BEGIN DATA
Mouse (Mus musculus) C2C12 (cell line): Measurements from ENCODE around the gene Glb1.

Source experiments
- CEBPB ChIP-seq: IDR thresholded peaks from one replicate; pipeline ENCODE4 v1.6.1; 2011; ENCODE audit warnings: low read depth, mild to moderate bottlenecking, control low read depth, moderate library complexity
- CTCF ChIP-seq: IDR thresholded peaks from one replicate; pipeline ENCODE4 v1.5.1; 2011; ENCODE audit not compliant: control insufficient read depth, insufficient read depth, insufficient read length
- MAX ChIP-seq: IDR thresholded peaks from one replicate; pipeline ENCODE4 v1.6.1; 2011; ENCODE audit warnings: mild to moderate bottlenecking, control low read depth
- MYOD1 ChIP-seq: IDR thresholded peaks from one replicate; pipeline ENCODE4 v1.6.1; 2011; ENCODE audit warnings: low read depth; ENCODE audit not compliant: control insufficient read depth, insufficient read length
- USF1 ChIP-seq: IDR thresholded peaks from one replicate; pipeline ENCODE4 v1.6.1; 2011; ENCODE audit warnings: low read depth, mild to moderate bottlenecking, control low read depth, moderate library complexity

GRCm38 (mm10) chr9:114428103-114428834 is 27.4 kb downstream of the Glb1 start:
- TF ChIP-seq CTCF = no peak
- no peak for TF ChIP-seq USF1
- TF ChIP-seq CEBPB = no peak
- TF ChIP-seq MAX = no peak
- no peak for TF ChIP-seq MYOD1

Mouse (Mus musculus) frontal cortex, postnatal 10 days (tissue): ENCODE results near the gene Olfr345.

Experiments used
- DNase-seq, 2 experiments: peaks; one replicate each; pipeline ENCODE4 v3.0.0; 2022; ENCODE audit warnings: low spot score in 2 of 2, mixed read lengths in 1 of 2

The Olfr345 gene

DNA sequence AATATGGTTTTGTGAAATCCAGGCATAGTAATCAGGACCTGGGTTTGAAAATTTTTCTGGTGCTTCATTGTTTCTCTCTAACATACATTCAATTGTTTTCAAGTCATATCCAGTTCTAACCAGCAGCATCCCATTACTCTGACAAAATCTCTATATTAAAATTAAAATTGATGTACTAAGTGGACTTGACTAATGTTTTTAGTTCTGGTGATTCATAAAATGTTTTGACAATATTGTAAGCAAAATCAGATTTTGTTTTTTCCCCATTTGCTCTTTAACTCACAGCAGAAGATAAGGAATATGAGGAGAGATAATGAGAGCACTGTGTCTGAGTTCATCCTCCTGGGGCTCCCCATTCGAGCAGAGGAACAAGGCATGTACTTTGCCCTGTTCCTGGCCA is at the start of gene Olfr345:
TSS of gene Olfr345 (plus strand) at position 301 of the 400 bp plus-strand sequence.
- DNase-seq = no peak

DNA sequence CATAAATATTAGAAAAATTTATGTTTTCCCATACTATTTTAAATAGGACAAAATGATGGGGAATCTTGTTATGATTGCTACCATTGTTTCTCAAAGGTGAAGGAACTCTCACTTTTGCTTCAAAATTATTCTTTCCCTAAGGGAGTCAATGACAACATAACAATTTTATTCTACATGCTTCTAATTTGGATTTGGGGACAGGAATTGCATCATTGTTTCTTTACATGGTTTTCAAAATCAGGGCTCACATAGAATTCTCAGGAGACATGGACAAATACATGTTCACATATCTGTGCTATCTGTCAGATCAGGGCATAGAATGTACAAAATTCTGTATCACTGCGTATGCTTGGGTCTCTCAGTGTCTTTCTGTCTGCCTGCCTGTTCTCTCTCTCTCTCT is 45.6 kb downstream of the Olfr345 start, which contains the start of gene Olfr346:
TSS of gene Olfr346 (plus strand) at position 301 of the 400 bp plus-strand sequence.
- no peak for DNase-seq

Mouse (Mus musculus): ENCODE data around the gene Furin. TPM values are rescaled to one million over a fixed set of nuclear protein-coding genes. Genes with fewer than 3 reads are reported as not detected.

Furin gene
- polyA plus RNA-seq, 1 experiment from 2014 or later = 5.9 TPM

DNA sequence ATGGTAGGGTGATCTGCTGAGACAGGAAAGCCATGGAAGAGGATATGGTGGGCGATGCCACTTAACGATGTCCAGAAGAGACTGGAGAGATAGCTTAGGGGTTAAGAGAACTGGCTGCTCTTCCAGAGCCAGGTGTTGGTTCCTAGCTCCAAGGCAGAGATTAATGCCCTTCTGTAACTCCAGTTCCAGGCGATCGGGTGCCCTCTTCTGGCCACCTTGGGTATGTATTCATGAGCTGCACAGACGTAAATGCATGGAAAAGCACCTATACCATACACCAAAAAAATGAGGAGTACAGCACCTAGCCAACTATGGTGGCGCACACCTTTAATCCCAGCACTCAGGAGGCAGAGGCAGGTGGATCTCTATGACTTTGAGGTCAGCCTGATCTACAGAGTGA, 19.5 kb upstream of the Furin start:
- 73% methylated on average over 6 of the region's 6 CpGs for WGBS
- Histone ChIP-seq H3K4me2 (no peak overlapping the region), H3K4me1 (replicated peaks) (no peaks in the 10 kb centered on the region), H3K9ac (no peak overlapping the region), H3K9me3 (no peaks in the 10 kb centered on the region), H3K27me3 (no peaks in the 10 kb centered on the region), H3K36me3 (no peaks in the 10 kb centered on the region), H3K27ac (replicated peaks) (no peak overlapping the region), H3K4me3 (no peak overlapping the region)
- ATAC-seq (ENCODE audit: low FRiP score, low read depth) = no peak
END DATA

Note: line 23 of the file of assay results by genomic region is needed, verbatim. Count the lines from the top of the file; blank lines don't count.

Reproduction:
- no peak for DNase-seq